Services director
Christine Samson
has been named
the 1988 Food
Executive of the
Year (Vancouver)
by the Canadian
Food Service
Association. The
award, sponsored
by the Canada
Packers Food SAMSON
Services, was presented to Samson at the
Hospitality Awards Night on April 12.
Samson, whose 300 staff members
provide daily food service for up to 47,000
campus users, was recognized for her
outstanding contributions to the food
service industry and her involvement in
food service associations.
She will compete for the Food
Executive of the Year (Canada) title at the
CFSEA's national conference in Nova
Scotia in June, with winners from 19
branches across Canada.
B.C.'s Children's Hospital has honored
Dr. David Scheifele and Dr. Shirley
Gillam for their outstanding achievements
in child healthcare research.
Scheifele, professor of pediatrics, was
honored for his work in treatment and
prevention of bowel infections in newborns.
Gillam, associate professor of
pathology, was honored for her recent
work in breaking the genetic code of the
rubella virus, paving the way for development of better diagnostic techniques and
an improved vaccine for rubella.
Dr. Geoffrey Robinson, Professor
Emeritus of pediatrics, received the Career
Investigator Award for his life-time achievements in formulating changes in the
delivery of health care for children. His
concepts, now in widespread use, include care
by parent wards, day-care surgery and other
programs which minimize separation of a sick
child from parents or family.
The Western Gardener, the CBC television
show co-hosted by David Tarrant of UBC's
Botanical Garden, will soon be broadcast coast-
to-coast under the new title The Canadian
Gardener. The show has been one of CBC's
most popular productions since it originated five
seasons ago.
The Canadian
Association of Physicists
has awarded TRIUMF
Director Dr. Erich Vogt
its 1988 Medal for
Achievement in Physics.
As well, Carleton
University is awarding Dr.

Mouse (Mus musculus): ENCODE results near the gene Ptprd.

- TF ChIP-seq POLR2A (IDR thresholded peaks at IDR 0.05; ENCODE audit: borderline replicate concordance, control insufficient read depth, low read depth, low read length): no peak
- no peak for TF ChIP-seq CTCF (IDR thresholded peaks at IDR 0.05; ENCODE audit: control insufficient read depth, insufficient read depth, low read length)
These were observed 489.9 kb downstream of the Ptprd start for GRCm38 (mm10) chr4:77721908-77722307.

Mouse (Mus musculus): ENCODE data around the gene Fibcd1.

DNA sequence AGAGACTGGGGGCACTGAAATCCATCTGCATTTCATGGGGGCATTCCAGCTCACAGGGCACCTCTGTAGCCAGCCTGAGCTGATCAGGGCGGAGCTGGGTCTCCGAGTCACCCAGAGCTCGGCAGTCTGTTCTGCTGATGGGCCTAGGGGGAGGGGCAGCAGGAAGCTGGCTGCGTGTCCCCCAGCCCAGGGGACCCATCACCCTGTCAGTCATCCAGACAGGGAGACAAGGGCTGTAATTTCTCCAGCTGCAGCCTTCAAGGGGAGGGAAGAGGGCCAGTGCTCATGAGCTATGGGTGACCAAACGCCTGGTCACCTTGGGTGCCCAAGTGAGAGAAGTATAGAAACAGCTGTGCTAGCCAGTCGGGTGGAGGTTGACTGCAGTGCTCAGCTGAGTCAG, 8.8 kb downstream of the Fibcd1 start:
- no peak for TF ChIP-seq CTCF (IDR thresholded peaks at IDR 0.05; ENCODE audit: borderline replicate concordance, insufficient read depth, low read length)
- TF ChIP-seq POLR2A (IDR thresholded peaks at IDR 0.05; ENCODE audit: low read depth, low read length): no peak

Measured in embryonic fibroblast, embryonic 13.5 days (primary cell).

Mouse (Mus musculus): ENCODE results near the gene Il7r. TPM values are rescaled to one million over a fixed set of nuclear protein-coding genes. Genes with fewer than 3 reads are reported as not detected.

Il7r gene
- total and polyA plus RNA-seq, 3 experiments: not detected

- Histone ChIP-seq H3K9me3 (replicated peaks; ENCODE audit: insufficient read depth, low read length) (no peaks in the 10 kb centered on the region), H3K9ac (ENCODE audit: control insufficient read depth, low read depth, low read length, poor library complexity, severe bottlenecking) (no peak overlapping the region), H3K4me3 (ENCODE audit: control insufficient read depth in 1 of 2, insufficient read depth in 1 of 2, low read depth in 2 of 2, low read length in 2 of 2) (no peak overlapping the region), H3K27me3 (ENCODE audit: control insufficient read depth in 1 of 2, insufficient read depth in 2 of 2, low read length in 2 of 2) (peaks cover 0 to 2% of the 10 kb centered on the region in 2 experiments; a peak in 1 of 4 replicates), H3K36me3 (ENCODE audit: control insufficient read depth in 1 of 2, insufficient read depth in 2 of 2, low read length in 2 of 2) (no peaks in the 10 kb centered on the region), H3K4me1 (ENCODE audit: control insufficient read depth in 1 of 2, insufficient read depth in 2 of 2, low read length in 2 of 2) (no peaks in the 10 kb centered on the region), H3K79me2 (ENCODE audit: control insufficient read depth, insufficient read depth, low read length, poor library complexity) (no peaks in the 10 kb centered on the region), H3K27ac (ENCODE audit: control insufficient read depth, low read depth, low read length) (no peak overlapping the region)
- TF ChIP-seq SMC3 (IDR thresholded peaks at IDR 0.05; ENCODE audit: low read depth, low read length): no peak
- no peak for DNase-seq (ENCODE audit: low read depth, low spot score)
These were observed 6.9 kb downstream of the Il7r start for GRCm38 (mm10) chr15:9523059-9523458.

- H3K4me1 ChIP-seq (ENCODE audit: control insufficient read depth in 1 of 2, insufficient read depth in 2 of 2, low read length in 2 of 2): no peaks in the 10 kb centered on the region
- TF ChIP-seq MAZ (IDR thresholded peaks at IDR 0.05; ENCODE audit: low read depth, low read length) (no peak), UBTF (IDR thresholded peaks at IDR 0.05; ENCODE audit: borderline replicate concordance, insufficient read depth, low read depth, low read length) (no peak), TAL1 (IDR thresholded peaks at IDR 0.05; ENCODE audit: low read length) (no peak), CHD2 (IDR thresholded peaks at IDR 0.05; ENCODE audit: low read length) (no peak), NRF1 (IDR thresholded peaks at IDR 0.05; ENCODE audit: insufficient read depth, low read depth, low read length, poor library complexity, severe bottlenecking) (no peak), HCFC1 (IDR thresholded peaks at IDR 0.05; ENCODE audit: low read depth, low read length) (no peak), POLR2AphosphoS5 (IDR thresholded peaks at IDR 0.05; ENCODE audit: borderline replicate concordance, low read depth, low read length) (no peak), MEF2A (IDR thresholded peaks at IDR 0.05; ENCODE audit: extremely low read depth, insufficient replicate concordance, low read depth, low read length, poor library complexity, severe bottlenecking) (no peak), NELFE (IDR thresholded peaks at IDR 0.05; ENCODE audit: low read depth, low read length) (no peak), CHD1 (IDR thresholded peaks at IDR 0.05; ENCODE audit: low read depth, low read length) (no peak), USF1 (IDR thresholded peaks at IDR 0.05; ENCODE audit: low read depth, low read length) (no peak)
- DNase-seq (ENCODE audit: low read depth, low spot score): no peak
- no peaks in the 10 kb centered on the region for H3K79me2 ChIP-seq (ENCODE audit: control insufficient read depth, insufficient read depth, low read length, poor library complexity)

Vogt an honorary Doctor
of Science degree. The
degree is offered in
recognition of significant
contributions in furthering
research in nuclear and
particle physics.
Keith Brimacombe, professor of Metals and
Materials Engineering, has been appointed
chairman of the technical division of the U.S-
based Metallurgical Society.
Director of the Centre for Metallurgical
Process Engineering at UBC, Brimacombe will
be responsible for all technical division activities
including programming, publications and continuing education. One of five divisions of the professional society, the technical division focuses
on the processing of metals and other materials
from raw materials to finished products.
The 13,000 member society is international in
membership and addresses a wide range of
topics including ore extraction, refining, casting,
and materials design.
Crane library head
Paul Thiele is in Africa on
a two-month assignment
with the United Nations
Education Scientific and
Cultural Organization.
Thiele will assist with
the expansion of library
services for the blind and
visually impaired at
Kenyatta University,
Nairobi, Kenya, during
May and June.
He will look at the
special library's staff and
technical training requirements, draw up funding
formulas and advise on acquisition of talking
book and braille production equipment.
Thiele will be accompanied by wife Judith,
Crane Reference and Collections Librarian, who
will advise on braille production, storage and
dissemination as well as on reference requirements of non-print readers.
A former student of UBC's Creative Writing
department, Morgan Nyberg, has won the
Governor General's Award for children's
literature (text) with his book Galahad Schwartz
and the Cockroach Army.
Nyberg had earlier won acclaim for The
Crazy Horse Suite, a book of poems which he
wrote while in UBC's Master's of Fine Arts
program in 1976-77. The book was later
developed into a successful play and adapted as
a ballet.
University graduate fellowship holders in the
Creative Writing department are also picking up
Second year M.F.A. student Jennifer Mitton
won the 1988 Okanagan award for short fiction
with her story Coppertone. The story will be
printed in a volume of short stories edited by
Geoff Hancock and published by Fitzhenry and
Whiteside. Mitton is also fiction editor of Prism
International, a UBC literary journal.
Second-year MFA student Norman Sacuta
won second place in the Alberta Culture
short story competition. The award-
winning work, A Plain Story, appeared in
the November, 1987, issue of Edmonton
Lee Gowan, a first-year M.F.A.
student, reached the finals of Descant
magazine's novella competition. He will